Let’s turn down the lights and turn up the R+B. What is essentially a rap number gets the smoove treatment by Jamie Foxx. It’s slow, sensual, and essential for the giving mood. “Christmas List” here may take an odd turn to percussion, but it spotlights the home and hearth, y’all. Fulla love.
Load me up with soulful rock!
Just to keep the beat, let’s tip the panama to doo wop as a precursor to rock. No better way than to acknowledge The Hepsters “Rockin’ and Rollin’ with Santa Claus.” It’s a gas.
More doo wop? At your service! Barry and the Highlights twist us into rock inevitability with “Xmas Bell Rock.” My oh my.
The white version would be Jon Cobert relying on brass for his R+B in his “Rockin’ Soul Christmas.” White folks do have soul, it just costs more.
Maybe it’s just me, but i hear Kashief Lindo’s reggae and i hear R+B. Try “Rockin’ Christmas” and tell me what you think.
Huey ‘Piano’ Smith and the Clowns from 1962 deliver “Rock ‘n’ Roll Santa Claus” on time with postage due. It’s R+B! (and maybe a touch of garage disonance)–
Rock don’t roll all at once. While we’ve been noticing some rhythm creeping into easy listening, by 1957 the doo wop and R&B and swing and jazz and honky tonk and blues has fused closer and closer into Alan Freed’s so-called “rock and roll.”
This is the year of “Jingle Bell Rock” by Bobby Helms. In this iteration, it’s sooo country.
True street corner doo wop still sounds like La Fets & Kitty singing “Christmas Letter.” It’s da blooze with a harmony hard-beat chaser. Awww.
New Jersey white guys harmonizing lead us to the boy band early rock. The Cameos make a pretty merry-go-round of music with their “Merry Christmas.”
Detroit doo wop sounds like”Can This be Christmas?” asked by The Falcons. Killer sax. Familiar bass beat. Yeah, we’ve got this.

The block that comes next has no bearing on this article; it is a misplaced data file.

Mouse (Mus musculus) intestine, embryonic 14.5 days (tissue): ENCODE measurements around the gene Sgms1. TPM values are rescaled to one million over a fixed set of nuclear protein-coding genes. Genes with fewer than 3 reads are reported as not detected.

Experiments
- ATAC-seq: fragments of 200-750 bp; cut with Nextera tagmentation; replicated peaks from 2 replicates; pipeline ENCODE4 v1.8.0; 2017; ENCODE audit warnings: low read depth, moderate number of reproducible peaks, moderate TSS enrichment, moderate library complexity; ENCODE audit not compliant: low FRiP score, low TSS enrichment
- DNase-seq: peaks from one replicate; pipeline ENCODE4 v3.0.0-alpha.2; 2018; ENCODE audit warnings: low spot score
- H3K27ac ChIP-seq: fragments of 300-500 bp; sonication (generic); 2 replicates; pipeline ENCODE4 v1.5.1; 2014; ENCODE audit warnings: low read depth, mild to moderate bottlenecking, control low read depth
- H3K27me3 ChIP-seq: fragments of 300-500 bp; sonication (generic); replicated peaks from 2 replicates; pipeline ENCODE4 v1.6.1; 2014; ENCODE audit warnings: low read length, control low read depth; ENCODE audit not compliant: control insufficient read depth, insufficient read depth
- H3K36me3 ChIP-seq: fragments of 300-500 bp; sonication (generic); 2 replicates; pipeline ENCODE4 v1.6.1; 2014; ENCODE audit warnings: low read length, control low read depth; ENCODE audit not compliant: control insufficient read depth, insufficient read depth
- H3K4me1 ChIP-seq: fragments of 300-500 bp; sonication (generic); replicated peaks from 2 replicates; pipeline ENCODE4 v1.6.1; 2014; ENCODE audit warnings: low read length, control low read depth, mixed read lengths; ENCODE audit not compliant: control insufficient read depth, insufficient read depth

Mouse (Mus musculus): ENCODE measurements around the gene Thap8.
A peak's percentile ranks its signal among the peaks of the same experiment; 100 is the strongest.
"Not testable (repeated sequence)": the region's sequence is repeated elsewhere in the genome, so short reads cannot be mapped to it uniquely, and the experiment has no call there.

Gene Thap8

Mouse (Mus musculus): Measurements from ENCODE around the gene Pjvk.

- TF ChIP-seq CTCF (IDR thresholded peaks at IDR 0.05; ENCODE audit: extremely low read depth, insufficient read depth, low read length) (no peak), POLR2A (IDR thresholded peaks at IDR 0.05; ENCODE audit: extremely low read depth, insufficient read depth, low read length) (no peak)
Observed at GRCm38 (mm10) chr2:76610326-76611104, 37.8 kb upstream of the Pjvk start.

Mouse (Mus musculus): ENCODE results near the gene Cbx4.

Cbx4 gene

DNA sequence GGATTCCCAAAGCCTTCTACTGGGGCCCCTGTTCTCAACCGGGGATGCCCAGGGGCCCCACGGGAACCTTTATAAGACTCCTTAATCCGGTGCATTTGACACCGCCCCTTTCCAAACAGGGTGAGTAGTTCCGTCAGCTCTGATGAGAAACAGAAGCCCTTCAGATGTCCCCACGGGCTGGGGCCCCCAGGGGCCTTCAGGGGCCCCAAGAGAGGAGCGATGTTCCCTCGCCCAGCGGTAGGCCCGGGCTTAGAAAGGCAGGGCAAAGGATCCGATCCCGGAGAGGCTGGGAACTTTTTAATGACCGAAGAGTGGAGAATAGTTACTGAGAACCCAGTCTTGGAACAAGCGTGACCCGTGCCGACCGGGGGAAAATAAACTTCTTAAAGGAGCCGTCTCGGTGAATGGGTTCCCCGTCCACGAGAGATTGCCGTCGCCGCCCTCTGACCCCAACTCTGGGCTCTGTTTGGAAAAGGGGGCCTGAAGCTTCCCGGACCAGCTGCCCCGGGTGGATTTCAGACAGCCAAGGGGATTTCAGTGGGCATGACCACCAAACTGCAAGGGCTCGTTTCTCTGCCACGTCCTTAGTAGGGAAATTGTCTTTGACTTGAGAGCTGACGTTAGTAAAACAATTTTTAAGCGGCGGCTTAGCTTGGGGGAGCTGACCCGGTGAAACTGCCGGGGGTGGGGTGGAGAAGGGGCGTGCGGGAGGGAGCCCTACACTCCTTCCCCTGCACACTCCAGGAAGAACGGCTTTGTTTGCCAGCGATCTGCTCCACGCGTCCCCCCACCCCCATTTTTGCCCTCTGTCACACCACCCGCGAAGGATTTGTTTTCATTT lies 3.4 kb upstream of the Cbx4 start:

Melvin and Johnny take a page out of Fats Domino’s book with this tinkly, twinkly “It’s Christmas Time Again.”
If you were an R&B fan in N’Awlins in the ’50s you hadda be a Fats Domino man. But a few early rockers dug more the swirlin’ stylin’s of Jimmy Beasley who remains so unrecognized today he doesn’t have a Wikipedia page (except he does–in German). I suggest you check out his 1957 album Jimmy’s House Party. Until then, enjoy “Christmas is Here Again.”
Now most of 1950 U.S. culture is whiter than white. The Oscar winner is “All About Eve.” The big B’way hit is “Guys and Dolls.” We do flirt with ‘others’ in Ray Bradbury’s The Martian Chronicles. Overall white might seems uncontested as urban sprawl spawns the suburbs. Did you know this year debuts ‘Silver Bells’ (Bing Crosby and Carol Richards)? ‘As the shoppers rush home with their treasures.’ Caucasian says what?
But 1950 is not a snowstorm of whitiness. Sugar Ray has boxing day sewn up. Althea Gibson becomes the first person of color to compete in U.S. tennis championships. The Supreme Court begins striking down segregation laws. And a U.N. mediator, Ralph Bunche, becomes the first black allowed to win a Nobel Peace Prize.
You know, the ’50s is the crucibicular birthing of rock ‘n’ roll, so let’s follow that forbidden beat from its wild ethnic backrooms through the honkey tonks and into the juke boxes of our young, rebellious delinquencies. Bend an ear towards Mickey Champion and the Nic Nacs: “Gonna Have a Merry Xmas.” What you kids listenin’ at?